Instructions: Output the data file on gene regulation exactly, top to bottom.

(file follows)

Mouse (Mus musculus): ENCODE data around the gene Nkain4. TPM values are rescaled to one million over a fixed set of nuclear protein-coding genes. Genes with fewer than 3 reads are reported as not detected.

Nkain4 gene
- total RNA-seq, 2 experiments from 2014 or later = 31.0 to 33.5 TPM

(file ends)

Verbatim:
Mouse (Mus musculus): ENCODE data around the gene Nkain4. TPM values are rescaled to one million over a fixed set of nuclear protein-coding genes. Genes with fewer than 3 reads are reported as not detected.

Nkain4 gene
- total RNA-seq, 2 experiments from 2014 or later = 31.0 to 33.5 TPM